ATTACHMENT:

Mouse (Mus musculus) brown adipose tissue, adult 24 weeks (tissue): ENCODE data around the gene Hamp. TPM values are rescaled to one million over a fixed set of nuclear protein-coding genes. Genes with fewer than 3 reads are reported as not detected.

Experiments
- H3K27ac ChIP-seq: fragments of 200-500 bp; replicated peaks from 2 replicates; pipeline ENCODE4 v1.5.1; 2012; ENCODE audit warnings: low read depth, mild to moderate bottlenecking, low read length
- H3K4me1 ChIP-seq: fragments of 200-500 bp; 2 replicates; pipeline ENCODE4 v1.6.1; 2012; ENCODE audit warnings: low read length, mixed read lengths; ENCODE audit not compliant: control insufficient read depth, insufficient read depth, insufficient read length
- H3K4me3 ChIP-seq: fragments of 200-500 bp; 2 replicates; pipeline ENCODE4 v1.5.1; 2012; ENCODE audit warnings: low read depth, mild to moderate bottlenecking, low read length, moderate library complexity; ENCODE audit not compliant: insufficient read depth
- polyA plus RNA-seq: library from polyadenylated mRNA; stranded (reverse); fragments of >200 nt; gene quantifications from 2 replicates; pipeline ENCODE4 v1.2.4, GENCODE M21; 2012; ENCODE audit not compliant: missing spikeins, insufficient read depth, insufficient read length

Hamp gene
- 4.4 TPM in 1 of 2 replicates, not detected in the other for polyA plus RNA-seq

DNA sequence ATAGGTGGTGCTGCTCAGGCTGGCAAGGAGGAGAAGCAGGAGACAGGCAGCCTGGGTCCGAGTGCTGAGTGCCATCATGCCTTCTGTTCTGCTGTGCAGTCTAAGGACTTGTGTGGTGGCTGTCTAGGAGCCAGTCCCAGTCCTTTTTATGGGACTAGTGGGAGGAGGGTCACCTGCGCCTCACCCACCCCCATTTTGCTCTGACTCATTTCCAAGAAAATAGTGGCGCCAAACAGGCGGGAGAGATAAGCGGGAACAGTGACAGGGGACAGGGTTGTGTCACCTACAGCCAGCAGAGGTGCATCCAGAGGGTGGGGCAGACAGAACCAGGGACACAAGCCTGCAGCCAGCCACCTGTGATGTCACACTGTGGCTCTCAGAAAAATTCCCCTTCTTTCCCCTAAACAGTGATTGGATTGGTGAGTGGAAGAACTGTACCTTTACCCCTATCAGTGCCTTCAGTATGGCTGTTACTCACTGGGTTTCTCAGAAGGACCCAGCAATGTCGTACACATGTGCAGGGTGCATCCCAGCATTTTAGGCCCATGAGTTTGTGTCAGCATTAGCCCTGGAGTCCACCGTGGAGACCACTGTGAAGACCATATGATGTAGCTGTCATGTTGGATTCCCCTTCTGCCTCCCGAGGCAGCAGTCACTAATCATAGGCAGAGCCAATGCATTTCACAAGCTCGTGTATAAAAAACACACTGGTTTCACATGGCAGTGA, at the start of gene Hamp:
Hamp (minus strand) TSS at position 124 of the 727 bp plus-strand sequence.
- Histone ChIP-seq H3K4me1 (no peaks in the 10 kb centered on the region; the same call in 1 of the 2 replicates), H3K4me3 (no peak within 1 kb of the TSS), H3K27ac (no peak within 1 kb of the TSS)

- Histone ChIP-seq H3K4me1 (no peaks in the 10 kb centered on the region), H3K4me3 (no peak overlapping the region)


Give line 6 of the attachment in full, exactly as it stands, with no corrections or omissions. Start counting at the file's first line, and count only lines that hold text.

- polyA plus RNA-seq: library from polyadenylated mRNA; stranded (reverse); fragments of >200 nt; gene quantifications from 2 replicates; pipeline ENCODE4 v1.2.4, GENCODE M21; 2012; ENCODE audit not compliant: missing spikeins, insufficient read depth, insufficient read length